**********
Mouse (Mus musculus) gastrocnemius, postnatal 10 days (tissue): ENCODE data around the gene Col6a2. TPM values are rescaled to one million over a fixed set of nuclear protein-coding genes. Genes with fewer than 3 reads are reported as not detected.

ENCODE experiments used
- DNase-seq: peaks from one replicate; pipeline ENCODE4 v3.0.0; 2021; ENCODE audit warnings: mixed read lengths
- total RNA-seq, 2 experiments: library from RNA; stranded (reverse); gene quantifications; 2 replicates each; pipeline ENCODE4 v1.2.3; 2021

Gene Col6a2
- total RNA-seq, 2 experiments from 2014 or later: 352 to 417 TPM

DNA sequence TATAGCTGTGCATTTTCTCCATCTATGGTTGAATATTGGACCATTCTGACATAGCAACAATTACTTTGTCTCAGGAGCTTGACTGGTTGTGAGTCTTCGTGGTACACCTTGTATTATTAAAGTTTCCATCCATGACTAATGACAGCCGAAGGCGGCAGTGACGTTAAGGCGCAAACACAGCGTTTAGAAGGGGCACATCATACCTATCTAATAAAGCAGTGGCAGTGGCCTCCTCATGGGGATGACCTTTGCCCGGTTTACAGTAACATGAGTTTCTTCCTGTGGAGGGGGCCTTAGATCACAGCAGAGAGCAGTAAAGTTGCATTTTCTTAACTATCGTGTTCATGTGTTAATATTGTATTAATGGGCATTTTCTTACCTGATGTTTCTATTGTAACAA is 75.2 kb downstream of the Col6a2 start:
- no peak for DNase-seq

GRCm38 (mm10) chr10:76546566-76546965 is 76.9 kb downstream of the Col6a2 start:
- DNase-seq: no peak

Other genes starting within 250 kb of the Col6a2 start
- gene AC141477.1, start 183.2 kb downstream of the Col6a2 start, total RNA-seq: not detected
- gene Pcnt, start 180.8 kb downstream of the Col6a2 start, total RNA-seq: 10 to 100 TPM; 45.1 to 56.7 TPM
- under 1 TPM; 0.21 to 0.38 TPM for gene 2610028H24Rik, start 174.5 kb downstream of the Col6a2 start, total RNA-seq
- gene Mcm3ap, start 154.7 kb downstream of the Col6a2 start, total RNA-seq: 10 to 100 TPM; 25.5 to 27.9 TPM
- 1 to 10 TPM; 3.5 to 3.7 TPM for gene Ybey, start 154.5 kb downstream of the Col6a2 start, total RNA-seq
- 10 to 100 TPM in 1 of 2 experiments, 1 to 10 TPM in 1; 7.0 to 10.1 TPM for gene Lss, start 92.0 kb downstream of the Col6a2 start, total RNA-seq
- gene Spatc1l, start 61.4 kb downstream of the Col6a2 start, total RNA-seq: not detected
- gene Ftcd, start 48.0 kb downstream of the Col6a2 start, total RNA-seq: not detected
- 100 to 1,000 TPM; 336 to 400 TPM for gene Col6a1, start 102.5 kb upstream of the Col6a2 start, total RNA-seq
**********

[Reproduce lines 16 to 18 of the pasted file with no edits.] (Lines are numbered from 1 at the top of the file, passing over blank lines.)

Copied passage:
- 1 to 10 TPM; 3.5 to 3.7 TPM for gene Ybey, start 154.5 kb downstream of the Col6a2 start, total RNA-seq
- 10 to 100 TPM in 1 of 2 experiments, 1 to 10 TPM in 1; 7.0 to 10.1 TPM for gene Lss, start 92.0 kb downstream of the Col6a2 start, total RNA-seq
- gene Spatc1l, start 61.4 kb downstream of the Col6a2 start, total RNA-seq: not detected